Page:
Geothermal heat pumps are similar to the ordinary heat pump systems, with the only major difference being that the geothermal systems use the ground to provide heating and air conditioning as opposed the ordinary heating systems that use outside air. This makes the geothermal systems more efficient and more comfortable, and therefore a 30% tax credit of the cost – which includes installation as well as labor costs – is usually charged with no upper limit.
If you are a house owner, amounts that are spent on its improvements are added to the tax basis of the house. A smaller tax basis implies that there will be a smaller taxable gain when you decide to sell the house in future. But if you invest in a geothermal heat pump in your home, it is going to add to the tax basis and therefore you will need to reduce it by the amount of tax credit you will receive. If you have a property that serves a dual purpose, for instance an office and a home, the expenditure may need to be allocated between business use and the residential. If you spend about 80% and above on the residential, all the spending will qualify for residential credit, but there will still be tax credit of about 10% available for business use.
Geothermal heat pump tax credits may be claimed for spending on what can be referred to as qualified heat pump property that is installed in connection with either a new or existing dwelling location that is used as residence by the taxpayer. The dwelling does not necessarily have to be the primary residence. Qualified geothermal heat pump property simply means an equipment that utilizes the ground or ground water as the source of geothermal energy for heating the residential area or for air conditioning. The equipment should be compliant with the requirements of the energy star program that are effective once it is installed.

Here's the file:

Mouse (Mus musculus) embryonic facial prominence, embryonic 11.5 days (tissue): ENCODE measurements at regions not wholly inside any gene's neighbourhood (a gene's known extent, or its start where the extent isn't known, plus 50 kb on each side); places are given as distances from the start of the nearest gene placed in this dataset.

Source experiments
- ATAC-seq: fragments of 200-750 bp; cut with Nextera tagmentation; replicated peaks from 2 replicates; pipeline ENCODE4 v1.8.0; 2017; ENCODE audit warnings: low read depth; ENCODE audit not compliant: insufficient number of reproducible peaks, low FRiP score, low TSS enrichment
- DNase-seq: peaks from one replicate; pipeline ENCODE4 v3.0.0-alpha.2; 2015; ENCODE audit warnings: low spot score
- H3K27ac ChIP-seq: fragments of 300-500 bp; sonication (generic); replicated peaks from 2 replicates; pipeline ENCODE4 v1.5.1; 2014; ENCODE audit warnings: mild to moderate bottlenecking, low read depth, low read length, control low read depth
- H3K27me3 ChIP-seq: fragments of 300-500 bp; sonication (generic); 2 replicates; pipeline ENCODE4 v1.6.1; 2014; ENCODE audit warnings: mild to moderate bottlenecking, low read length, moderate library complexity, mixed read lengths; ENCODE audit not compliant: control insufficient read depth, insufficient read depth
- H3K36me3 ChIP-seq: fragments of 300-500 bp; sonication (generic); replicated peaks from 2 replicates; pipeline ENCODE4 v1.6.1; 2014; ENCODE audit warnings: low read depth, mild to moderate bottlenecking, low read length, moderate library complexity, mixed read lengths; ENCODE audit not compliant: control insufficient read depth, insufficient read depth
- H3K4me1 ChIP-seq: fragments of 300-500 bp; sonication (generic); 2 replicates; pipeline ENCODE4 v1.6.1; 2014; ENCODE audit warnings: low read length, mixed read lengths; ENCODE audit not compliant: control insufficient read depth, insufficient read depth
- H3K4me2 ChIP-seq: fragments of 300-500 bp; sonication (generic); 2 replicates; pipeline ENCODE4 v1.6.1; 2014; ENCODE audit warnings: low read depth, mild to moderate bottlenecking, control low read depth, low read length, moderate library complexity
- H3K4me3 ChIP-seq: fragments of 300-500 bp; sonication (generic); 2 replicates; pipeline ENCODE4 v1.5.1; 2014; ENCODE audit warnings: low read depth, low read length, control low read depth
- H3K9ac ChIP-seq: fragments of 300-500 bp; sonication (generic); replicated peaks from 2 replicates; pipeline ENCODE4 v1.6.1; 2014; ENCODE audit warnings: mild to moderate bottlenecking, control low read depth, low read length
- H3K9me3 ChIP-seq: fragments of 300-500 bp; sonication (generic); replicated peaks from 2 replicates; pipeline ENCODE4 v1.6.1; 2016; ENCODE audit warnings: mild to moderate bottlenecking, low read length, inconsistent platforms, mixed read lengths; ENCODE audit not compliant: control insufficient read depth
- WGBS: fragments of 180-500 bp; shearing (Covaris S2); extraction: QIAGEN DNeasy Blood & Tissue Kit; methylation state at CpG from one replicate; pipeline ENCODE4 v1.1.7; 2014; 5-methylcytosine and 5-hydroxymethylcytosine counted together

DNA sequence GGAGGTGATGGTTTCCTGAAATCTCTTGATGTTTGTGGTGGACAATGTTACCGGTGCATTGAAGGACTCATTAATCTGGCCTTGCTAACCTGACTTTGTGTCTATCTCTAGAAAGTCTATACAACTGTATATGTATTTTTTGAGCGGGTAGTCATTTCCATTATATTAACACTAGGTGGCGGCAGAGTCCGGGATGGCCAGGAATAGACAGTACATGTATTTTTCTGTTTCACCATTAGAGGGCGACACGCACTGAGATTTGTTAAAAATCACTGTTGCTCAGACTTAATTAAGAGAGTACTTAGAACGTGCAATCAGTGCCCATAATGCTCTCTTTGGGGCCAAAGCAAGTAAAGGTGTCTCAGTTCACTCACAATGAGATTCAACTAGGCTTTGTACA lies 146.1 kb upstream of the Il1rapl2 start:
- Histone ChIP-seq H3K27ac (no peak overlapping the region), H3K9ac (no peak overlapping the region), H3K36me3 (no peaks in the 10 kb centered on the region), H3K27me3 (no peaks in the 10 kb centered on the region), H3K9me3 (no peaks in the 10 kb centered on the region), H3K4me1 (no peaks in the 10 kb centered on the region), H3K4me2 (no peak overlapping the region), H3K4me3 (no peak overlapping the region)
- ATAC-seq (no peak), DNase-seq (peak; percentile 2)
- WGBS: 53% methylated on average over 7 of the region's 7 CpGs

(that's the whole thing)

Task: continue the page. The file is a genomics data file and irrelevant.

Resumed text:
The tax credits usually cover the majority of geothermal heat pump components as well its installation. As long as the heat pump component has been certified by the manufacturer certification statement, it qualifies for the 30% tax credit coverage. There could be some add-on components that will not be covered, for instance emergency backup systems as well as ducts. Such components do not have a direct relation to the efficiency of the geothermal heat pump property that is under the tax credit cover.
There are many benefits you will gain from using a geothermal heat pump system. It is going to help you cut your energy bills in about half compared to the ordinary heating and cooling system. You won’t also need to spend a lot of maintenance since they require very few checkups. And since they do not emit any greenhouse gases, they are very great for the environment. But what you need to consider when purchasing one is to make sure that it meets the energy star requirements to be sure that you are getting an efficient system.